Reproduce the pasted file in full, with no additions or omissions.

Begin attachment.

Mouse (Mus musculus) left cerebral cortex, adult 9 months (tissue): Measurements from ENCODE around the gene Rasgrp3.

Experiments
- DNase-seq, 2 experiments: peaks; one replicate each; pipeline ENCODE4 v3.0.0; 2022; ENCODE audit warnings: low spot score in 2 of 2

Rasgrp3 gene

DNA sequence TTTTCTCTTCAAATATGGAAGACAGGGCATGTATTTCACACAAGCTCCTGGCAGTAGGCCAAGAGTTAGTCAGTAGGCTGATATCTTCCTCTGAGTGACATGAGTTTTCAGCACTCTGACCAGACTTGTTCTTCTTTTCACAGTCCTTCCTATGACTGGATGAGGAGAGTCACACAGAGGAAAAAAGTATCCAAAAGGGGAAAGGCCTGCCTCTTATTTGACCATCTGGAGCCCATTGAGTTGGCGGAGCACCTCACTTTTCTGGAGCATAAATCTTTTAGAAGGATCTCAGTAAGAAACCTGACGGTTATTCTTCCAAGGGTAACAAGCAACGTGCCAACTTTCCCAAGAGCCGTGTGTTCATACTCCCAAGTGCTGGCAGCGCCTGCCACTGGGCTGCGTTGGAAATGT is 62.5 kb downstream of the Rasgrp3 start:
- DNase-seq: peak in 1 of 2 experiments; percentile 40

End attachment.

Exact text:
Mouse (Mus musculus) left cerebral cortex, adult 9 months (tissue): Measurements from ENCODE around the gene Rasgrp3.

Experiments
- DNase-seq, 2 experiments: peaks; one replicate each; pipeline ENCODE4 v3.0.0; 2022; ENCODE audit warnings: low spot score in 2 of 2

Rasgrp3 gene

DNA sequence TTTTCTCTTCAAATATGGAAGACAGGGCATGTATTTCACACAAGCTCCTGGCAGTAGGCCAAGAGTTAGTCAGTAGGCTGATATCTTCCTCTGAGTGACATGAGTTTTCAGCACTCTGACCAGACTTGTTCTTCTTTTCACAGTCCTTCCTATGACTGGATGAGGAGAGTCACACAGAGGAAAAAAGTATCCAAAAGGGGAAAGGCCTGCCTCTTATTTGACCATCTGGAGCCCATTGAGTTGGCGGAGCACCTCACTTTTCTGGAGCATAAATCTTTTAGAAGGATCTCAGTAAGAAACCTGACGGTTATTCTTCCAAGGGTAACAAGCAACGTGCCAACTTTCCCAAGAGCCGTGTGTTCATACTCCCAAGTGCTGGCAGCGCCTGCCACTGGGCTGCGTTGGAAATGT is 62.5 kb downstream of the Rasgrp3 start:
- DNase-seq: peak in 1 of 2 experiments; percentile 40